Education officials in Albany announced approval Wednesday of foreign-language exams offered statewide by an upstate BOCES — a move that underlines divisions in testing programs on Long Island and elsewhere.
The split dates back to 2011, when the state Education Department ceased sponsorship of its own Regents exams in foreign languages. The cost-cutting came at a time when the economy was recovering from recession.
In response, a statewide group, the Foreign Language Association of Chairpersons and Supervisors, began offering its own assessments in Spanish, Italian, French, Chinese and German. Many of the group’s organizers worked in school districts in Nassau and Suffolk counties.
In 2017, organizers said, they provided eighth-grade and 10th-grade exams to 255 districts statewide, including 53 in Suffolk and 52 in Nassau.
The group, which plans to continue testing, acknowledged it cannot cover all 700-plus districts across the state on its modest budget, paid through $60 fees from most participating districts.
“We’re doing this on a shoestring,” said the group’s president, Francesco Fratto, who directs world language programs and related subjects in the Herricks district.
Fratto expressed pride in the quality of his group’s exams, saying the organization “stepped up when the state first dropped assessments.”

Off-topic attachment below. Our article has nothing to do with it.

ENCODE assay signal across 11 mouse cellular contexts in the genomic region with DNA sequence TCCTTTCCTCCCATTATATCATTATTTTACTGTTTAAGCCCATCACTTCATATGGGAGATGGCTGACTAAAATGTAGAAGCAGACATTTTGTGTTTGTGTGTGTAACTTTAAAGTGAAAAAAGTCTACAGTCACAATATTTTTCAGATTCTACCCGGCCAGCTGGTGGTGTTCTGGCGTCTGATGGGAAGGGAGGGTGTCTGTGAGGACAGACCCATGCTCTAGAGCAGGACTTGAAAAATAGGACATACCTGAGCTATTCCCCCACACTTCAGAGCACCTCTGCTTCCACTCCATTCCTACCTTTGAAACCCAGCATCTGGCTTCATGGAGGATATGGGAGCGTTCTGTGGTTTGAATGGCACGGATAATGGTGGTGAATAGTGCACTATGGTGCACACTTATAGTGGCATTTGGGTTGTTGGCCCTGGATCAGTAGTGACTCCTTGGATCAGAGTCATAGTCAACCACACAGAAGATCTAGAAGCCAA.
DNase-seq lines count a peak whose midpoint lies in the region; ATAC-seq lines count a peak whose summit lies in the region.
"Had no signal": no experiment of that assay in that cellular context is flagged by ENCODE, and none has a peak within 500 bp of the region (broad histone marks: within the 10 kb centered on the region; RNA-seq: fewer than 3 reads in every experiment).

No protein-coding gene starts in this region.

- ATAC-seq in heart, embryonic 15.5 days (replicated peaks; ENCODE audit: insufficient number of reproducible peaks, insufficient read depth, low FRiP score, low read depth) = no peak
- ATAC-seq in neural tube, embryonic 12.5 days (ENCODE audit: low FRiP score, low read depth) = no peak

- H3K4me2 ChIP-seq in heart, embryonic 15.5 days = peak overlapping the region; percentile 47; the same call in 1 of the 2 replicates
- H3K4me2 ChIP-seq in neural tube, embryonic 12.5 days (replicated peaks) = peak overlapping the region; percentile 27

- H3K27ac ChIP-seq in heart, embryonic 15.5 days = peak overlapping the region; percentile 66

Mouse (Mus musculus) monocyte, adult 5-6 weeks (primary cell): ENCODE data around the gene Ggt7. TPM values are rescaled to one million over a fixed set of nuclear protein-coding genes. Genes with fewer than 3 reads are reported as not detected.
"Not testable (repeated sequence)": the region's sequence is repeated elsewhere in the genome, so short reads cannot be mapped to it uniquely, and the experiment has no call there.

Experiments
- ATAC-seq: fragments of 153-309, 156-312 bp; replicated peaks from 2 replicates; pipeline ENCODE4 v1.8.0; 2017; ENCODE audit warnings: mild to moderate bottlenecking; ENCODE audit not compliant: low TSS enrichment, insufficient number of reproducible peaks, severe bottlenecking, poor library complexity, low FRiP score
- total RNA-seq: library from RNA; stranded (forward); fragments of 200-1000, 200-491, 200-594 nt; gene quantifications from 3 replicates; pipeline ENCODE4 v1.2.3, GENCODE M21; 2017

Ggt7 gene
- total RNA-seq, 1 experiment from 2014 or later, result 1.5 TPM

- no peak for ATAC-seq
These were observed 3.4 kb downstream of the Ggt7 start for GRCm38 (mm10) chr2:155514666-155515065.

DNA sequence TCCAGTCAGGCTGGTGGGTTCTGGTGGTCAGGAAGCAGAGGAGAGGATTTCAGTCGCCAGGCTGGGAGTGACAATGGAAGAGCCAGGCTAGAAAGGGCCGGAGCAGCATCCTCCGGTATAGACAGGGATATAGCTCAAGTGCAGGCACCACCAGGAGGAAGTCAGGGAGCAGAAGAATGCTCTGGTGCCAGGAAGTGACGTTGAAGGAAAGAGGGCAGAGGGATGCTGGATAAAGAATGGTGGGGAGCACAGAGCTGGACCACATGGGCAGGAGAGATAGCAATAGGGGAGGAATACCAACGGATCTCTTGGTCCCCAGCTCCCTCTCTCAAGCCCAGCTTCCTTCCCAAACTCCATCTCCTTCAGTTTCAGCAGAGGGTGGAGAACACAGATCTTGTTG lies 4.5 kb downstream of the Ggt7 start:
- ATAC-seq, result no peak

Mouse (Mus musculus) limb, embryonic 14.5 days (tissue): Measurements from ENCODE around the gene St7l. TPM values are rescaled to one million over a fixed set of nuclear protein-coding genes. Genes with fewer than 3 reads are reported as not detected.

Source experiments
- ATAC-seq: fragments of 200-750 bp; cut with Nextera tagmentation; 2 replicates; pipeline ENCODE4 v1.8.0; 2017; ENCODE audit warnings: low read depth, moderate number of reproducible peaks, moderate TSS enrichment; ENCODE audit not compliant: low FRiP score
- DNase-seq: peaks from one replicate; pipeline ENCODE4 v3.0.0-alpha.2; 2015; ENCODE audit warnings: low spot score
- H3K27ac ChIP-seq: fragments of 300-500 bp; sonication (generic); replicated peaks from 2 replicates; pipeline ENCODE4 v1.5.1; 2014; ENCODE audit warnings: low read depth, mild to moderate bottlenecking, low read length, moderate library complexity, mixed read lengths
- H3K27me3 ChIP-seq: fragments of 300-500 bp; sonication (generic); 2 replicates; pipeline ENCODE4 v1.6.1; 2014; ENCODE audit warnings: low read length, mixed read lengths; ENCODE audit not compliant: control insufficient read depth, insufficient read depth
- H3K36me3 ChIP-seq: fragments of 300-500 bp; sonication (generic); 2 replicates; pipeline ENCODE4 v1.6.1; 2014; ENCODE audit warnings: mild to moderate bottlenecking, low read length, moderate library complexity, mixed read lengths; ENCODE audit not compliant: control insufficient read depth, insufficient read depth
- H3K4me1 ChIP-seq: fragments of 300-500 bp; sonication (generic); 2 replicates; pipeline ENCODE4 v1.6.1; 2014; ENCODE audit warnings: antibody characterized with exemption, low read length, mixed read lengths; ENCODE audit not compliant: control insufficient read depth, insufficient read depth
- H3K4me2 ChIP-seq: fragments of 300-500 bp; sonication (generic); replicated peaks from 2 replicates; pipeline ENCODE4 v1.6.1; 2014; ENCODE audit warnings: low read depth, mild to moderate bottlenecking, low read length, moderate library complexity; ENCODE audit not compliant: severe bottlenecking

On Wednesday, the Education Department took a step of its own. It announced state approval of assessments in Spanish, French, Italian and Chinese offered by the upstate Oneida-Herkimer-Madison BOCES. The state also approved a Spanish exam provided by New York City.
State endorsement means that students can substitute an approved foreign-language test for one of five Regents exams usually required for diplomas.
The upstate BOCES confirmed Wednesday that it will provide foreign-language tests in June, adding that fees are not yet set.
“We hope and expect that this will encourage school districts to invest in high-quality world languages programs,” said state Education Commissioner MaryEllen Elia.
Statewide, many foreign-language educators hope that Albany lawmakers eventually will restore funding for unified, state-sponsored tests in their field. Only then will teachers be able to accurately compare the performance of their students to counterparts elsewhere, these educators said.
“It sets a benchmark that can be applied statewide,” said John Carlino, executive director of the Buffalo-based New York State Association of Foreign Language Teachers.